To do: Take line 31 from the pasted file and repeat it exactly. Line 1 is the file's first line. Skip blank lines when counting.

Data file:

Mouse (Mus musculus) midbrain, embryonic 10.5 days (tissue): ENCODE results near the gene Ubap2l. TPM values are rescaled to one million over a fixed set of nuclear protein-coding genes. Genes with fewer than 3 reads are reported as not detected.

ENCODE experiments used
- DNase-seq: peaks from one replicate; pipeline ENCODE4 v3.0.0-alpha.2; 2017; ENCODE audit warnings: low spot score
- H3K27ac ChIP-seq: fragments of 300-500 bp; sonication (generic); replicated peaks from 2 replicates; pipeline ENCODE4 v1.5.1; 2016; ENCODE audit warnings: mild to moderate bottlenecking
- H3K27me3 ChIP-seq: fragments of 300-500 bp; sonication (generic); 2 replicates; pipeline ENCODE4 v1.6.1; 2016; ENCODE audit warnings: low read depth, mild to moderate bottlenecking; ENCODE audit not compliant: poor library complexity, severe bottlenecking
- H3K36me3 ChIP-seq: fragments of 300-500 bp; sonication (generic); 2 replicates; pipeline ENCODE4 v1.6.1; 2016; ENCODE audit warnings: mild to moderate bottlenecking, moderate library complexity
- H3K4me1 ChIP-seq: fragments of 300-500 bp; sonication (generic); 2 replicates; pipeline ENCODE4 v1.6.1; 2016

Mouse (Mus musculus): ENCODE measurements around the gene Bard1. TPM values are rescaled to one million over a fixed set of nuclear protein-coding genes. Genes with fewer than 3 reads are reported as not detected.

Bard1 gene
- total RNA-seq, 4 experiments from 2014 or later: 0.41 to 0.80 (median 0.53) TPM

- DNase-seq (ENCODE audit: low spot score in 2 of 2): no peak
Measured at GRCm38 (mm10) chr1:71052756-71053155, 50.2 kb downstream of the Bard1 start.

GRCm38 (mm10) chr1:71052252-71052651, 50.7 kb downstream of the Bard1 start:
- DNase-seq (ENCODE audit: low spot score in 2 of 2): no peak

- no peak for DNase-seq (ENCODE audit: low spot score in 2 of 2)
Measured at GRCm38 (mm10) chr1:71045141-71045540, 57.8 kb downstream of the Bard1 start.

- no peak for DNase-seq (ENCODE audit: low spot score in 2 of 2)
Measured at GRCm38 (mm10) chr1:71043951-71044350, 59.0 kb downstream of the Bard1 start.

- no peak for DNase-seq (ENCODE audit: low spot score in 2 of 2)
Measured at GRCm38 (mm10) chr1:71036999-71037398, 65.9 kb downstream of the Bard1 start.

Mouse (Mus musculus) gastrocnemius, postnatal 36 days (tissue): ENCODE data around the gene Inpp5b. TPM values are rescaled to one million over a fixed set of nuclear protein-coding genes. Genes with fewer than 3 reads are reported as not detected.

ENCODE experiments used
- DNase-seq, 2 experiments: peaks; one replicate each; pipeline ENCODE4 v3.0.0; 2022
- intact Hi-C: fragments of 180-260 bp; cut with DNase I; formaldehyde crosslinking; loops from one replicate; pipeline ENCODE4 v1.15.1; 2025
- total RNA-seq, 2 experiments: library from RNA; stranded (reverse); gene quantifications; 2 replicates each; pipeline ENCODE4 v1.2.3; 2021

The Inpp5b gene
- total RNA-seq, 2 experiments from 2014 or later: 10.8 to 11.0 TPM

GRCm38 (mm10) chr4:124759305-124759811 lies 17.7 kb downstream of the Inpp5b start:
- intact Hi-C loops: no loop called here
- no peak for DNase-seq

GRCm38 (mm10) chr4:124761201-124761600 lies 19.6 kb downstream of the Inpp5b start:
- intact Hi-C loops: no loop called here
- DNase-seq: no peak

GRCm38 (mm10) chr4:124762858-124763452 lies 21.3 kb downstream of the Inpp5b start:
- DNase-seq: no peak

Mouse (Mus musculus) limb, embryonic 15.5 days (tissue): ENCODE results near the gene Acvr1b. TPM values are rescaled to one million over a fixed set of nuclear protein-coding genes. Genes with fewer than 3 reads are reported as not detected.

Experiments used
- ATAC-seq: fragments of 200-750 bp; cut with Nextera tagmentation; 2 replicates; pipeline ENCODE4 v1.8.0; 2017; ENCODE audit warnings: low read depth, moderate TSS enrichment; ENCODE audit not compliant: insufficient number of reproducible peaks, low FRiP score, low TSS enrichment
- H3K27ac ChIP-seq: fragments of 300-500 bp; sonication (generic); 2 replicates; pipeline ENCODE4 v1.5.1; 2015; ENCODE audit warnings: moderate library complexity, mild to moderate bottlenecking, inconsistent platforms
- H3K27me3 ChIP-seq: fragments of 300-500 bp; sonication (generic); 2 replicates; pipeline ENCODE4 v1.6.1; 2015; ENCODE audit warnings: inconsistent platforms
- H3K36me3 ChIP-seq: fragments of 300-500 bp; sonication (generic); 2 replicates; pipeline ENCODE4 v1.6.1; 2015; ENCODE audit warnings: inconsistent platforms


GRCm38 (mm10) chr4:124761201-124761600 lies 19.6 kb downstream of the Inpp5b start: